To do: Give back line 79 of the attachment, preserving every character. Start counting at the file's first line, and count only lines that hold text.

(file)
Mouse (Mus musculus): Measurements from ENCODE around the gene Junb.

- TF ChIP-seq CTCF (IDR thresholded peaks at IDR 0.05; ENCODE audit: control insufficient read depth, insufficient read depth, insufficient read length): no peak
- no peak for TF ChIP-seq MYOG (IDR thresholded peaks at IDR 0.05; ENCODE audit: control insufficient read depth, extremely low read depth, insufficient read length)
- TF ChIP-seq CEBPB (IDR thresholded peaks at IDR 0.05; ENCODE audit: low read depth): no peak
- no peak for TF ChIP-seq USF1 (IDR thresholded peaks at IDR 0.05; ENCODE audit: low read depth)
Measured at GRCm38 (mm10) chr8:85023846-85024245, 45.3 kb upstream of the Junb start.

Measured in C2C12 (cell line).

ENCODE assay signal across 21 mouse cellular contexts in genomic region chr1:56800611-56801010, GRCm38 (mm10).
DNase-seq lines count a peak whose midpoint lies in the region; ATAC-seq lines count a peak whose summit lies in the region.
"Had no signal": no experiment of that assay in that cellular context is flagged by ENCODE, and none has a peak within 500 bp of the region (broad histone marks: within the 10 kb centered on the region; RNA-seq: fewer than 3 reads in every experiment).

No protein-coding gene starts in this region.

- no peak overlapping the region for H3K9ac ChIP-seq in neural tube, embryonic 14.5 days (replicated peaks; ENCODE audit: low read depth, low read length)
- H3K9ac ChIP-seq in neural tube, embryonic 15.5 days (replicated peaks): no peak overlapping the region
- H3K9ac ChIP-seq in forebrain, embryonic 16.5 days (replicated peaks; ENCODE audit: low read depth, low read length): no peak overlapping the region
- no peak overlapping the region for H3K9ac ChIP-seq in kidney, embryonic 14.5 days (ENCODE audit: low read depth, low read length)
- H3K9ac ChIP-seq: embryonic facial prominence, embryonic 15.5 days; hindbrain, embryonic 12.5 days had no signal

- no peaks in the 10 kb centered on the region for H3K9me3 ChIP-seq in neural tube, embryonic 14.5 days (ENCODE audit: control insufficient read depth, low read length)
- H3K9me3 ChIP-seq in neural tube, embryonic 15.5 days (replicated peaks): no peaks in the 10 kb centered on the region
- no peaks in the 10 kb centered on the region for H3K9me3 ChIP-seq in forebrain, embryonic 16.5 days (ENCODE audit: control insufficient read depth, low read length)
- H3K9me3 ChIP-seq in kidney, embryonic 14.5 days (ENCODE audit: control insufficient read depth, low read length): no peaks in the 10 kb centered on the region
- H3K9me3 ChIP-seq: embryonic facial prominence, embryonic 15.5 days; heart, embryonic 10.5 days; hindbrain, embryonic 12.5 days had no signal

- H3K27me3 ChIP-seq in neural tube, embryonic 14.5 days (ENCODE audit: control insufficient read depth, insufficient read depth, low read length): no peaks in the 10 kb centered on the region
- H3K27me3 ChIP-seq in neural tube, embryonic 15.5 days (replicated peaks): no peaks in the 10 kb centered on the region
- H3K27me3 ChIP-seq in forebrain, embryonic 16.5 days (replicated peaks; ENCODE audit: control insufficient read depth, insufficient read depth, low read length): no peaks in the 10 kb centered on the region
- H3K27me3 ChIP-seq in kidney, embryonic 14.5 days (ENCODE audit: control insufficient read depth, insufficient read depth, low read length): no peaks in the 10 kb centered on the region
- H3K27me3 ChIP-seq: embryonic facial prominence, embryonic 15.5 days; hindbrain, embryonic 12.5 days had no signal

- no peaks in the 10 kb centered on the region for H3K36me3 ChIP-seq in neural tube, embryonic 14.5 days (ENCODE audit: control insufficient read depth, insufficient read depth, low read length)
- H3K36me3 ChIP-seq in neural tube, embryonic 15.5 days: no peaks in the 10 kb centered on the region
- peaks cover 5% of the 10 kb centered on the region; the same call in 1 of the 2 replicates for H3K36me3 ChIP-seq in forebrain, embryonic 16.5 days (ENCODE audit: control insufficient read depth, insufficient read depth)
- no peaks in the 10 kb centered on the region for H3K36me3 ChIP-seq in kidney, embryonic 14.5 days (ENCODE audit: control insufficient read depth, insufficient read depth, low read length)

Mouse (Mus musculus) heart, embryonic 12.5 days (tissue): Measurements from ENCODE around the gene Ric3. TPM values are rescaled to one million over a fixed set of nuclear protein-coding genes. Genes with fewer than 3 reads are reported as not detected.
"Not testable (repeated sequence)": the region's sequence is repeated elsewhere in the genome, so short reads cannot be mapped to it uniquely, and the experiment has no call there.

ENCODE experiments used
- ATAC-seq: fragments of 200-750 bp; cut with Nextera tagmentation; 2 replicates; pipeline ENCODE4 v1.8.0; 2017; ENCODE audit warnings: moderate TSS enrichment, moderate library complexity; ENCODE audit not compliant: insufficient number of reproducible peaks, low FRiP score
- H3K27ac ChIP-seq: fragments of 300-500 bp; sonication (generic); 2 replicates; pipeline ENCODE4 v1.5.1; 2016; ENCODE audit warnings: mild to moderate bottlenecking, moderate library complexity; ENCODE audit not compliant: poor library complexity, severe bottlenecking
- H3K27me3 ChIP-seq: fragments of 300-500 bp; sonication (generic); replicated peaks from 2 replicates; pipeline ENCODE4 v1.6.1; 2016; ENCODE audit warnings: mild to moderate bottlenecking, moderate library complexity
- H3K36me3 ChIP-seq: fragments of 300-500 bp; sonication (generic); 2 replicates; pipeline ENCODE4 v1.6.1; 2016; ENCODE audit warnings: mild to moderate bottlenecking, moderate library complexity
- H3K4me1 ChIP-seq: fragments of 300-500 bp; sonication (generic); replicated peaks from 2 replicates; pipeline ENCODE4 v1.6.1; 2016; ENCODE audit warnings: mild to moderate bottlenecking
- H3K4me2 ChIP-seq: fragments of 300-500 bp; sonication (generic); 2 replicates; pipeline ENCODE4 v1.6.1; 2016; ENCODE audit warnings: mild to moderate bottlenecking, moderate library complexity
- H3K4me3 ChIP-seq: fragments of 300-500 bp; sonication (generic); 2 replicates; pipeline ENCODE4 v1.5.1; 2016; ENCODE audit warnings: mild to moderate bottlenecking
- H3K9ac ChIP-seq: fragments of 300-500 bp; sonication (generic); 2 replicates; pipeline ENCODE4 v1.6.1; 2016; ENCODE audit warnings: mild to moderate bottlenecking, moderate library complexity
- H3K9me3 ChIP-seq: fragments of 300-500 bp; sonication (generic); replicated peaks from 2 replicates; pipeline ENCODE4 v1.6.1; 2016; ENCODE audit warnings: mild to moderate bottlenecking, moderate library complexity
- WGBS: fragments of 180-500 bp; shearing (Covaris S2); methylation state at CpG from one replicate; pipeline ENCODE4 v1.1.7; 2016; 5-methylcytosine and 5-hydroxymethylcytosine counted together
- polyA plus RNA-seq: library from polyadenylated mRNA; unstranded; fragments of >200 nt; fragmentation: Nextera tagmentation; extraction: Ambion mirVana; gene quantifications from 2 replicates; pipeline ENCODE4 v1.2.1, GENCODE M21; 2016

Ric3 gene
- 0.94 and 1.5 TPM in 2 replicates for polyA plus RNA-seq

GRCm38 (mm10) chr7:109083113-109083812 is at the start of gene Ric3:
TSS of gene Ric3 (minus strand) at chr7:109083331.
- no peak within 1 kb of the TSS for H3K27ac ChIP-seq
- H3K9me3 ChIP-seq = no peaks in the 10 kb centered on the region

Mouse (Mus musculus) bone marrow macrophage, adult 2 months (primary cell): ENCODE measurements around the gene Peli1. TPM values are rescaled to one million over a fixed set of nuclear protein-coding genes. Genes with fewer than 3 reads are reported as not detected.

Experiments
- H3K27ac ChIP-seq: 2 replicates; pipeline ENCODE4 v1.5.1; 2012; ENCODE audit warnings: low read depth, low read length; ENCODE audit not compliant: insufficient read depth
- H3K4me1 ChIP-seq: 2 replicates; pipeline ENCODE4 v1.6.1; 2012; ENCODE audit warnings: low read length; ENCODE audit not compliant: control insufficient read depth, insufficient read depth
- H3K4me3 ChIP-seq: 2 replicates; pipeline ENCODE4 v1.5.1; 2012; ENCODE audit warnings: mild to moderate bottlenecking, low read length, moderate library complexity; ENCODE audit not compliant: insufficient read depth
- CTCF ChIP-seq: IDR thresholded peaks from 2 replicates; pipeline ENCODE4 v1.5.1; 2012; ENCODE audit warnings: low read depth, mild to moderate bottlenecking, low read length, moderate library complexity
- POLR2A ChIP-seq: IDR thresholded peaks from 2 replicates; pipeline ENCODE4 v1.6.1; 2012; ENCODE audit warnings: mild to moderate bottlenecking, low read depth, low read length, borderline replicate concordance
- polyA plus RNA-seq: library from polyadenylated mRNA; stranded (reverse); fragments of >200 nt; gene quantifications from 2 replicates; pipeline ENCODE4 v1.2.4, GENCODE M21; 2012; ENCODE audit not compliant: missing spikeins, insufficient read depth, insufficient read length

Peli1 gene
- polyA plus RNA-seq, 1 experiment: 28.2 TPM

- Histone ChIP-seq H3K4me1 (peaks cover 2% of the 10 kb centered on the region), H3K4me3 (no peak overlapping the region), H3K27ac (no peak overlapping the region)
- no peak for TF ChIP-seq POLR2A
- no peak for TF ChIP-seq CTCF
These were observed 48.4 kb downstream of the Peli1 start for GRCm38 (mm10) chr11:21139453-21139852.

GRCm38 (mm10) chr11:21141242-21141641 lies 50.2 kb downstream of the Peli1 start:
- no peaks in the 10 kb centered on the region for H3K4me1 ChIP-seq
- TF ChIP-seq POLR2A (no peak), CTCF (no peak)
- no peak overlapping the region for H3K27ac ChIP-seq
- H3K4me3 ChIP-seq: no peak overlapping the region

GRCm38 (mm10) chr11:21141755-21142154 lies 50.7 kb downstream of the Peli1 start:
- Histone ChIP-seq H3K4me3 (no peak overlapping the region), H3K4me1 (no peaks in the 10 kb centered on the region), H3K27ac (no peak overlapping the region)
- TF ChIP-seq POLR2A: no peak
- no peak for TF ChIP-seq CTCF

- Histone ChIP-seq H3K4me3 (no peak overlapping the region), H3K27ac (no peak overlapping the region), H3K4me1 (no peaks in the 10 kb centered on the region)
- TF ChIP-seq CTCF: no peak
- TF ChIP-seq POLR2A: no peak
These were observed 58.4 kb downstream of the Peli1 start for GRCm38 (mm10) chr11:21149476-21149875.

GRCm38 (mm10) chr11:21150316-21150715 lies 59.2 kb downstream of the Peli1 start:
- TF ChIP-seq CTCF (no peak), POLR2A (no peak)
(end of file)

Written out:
- TF ChIP-seq CTCF (no peak), POLR2A (no peak)